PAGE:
Lost Creek will be the primary draw for trout anglers in the Rogue watershed now through early spring. Large rainbow were stocked last week to complement fish remaining as holdovers from earlier releases. In addition, Lost Creek is the only place where trailered boats of any size can be launched. Both the Takelma and Marina boat ramps are usable at this time.

Lake surface temperatures continue to cool, and have dropped to 59F. Trout fishing should be very good, and bass anglers should continue to have good success through fall. Trolling a wedding ring spiked with a piece of worm or Gulp worm behind an oval egg sinker can produce very well at Lost Creek.

Some of the trout have external parasites called copepods. Fish parasites generally do not pose a threat to humans when fish is cooked, and copepods can be scraped off prior to cooking. Anglers are encouraged to keep fish that have copepods while staying within the daily limit since release simply allows the parasite to expand to other hosts.

Apple Gate Reservoir

The water level continues to drop, and now the only access for boats is the low water ramp at French Gulch. The lake surface temperature has cooled to 60 degrees. Trout fishing has been very good, and fishing for bass should still be productive.


Other Reports out of Depoe Bay reports of good fishing for rockfish and slower fishing for lingcod have been posted. Offshore weather has been hampering fishing offshore but forecasts look favorable.

From Pete Heley at PeteHeley.com

Based upon California Department of Fish and Wildlife (CDFW) projections of the recreational fall Chinook salmon catch on the Klamath River, anglers will meet the Upper Klamath River adult fall Chinook Salmon quota below Iron Gate Dam for the 2018 season as of 11:59 p.m. on Sunday, Oct.14. This triggers the closure of the adult Chinook Salmon fishery on the main stem of the Klamath River from 3,500 feet downstream of the Iron Gate Dam to the Highway 96 bridge at Weitchpec. The fishery at the mouth of the Klamath was closed as of Sept. 4, and will remain closed to all fishing for the rest of the calendar year, and the fishery on the lower Klamath closed as of Sept. 13. All reaches on the main stem Klamath (except the within 100 yards of the mouth) remain open for harvest of jack (two-year-old) Chinook Salmon (22 inches or less). All adult Chinook Salmon caught must be immediately released and reported on the angler’s report card.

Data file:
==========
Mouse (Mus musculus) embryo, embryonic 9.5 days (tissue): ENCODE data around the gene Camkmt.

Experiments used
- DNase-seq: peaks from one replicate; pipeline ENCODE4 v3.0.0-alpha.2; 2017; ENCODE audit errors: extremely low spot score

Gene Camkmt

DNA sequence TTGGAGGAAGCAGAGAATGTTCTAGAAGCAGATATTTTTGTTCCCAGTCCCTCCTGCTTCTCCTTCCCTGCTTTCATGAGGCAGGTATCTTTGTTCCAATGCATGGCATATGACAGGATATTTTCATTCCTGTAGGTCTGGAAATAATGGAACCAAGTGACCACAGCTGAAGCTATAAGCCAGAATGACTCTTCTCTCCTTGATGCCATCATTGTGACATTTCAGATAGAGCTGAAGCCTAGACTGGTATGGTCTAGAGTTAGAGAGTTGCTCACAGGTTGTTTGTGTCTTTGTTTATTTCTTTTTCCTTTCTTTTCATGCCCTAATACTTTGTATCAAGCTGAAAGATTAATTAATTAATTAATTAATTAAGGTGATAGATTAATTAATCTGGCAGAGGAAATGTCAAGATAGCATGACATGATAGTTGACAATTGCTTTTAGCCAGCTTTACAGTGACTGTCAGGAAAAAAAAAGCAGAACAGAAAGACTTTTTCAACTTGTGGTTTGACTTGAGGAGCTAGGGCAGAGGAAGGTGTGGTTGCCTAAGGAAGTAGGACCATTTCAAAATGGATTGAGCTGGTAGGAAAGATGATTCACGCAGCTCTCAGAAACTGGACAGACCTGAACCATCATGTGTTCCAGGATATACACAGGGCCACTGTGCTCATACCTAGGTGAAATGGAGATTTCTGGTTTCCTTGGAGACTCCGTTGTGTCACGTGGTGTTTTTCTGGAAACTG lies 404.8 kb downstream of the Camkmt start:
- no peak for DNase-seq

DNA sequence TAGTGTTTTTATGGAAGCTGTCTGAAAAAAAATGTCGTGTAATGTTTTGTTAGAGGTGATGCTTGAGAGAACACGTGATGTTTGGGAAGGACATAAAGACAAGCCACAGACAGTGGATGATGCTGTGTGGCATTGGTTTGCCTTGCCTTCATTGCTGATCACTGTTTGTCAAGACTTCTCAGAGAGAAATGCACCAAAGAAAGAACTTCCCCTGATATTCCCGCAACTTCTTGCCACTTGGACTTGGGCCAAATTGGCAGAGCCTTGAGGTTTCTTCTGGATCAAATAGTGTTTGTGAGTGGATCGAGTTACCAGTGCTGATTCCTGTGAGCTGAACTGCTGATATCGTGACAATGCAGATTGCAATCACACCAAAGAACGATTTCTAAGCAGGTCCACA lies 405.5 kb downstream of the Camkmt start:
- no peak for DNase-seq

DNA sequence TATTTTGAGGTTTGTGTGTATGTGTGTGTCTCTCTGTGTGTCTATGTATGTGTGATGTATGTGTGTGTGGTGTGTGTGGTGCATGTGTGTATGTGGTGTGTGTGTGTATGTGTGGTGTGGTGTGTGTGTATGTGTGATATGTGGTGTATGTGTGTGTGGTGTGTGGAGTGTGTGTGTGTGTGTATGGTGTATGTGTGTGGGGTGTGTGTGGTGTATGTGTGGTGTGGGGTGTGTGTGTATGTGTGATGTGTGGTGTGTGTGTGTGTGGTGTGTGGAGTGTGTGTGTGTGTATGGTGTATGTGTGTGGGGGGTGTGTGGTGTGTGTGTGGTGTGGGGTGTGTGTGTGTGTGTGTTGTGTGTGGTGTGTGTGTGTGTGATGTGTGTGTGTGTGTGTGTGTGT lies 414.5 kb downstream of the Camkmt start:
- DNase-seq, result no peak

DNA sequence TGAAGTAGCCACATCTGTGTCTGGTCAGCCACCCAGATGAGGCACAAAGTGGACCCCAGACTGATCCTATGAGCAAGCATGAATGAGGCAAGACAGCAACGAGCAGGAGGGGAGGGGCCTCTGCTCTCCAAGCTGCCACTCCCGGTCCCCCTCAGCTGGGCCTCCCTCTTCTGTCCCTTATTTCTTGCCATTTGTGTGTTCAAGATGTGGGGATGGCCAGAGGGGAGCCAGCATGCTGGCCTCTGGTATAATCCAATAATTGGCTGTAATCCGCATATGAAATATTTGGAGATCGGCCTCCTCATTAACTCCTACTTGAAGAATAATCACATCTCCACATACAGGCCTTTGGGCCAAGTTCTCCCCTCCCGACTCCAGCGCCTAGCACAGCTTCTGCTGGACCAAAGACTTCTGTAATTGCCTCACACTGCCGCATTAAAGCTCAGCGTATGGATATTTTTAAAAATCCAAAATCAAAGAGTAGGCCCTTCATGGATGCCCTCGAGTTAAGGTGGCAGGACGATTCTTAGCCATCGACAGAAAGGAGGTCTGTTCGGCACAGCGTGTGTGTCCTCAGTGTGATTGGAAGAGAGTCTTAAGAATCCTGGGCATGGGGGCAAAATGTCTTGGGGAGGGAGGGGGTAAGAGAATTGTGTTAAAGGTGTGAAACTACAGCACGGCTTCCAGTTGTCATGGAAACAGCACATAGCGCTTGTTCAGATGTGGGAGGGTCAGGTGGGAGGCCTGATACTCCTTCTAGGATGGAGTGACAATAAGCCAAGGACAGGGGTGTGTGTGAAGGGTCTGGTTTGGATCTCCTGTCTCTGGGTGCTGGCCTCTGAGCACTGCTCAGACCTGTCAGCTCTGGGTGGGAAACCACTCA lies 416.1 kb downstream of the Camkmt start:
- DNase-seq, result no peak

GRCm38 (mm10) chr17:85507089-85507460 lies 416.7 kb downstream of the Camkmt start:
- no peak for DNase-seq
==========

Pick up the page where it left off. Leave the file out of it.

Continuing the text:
It appears that there is no chance of duplicating the 59 pound chinook salmon that was caught in Hunter Creek over Thanksgiving Weekend several years ago because Beginning October 15 through December 31, 2018 the stream is closed to fishing for Chinook salmon.

While salmon fishing is tough for everything except wild coho, which are unkeepable, some chinooks and finclipped cohos are still being caught.

Jetty anglers are doing fair to good for lingcod, striped surfperch, greenling, and rockfish. Boat anglers fishing in waters beyond 180 feet are getting limits of lingcod and rockfish.

As of October 15th, recreational ocean crabbing is closed. Both commercial ocean crabbing, which closed on August 15th, and recreational crabbing will reopen on December 1st – although commercial crabbers may voluntarily delay their season opener if tested crabs lack sufficient meat content.

Planted trout are, once again, on the menu. Several Coos County waters are slated to receive trout plants this week. They are: Bradley Lake (800 15-inch rainbows); Butterfield Lake (1,390 15-inch rainbows); Upper Empire Lake (3,210 15-inch rainbows); Powers Pond (1,300 15-inch rainbows) and Saunders Lake (1,300 15-inch rainbows).

The ODFW refers to rainbow trout plants where most of the fish measure 15-inches as trophy rainbows – but this writer has a hard time referring to 15-inch trout as “trophies”.

For the anglers that have an aversion to fish hatcheries, yet continue to complain about the shrinking average size of returning adult salmon, there are two possible solutions. the “best” solution is to make the ocean more productive. With a stronger forage base, salmon survival rates and their average size would both increase.

Unfortunately, this “solution” is pretty much unachievable – leaving the only realistic solution to the problem of “shrinking adult salmon” is salmon hatcheries. By striving to match the eggs from the largest female salmon with the milt from the largest male salmon the average size of returning salmon could be increased.

The effectiveness of this method was demonstrated four decades ago by a rainbow trout breeder in the United Kingdom who managed to raise trout to 36 pounds – nearly twice the national record – in his small ponds.

But average size is only one of the “problems” fish hatcheries can address and alleviate.

Instead of “bashing” fish hatcheries, let’s make them better – and more responsive to disturbing trends.

Heley works parttime at the Stockade Market & Tackle, across from A’ Dock, in Winchester Bay where he is more than happy to swap fishing info with anyone.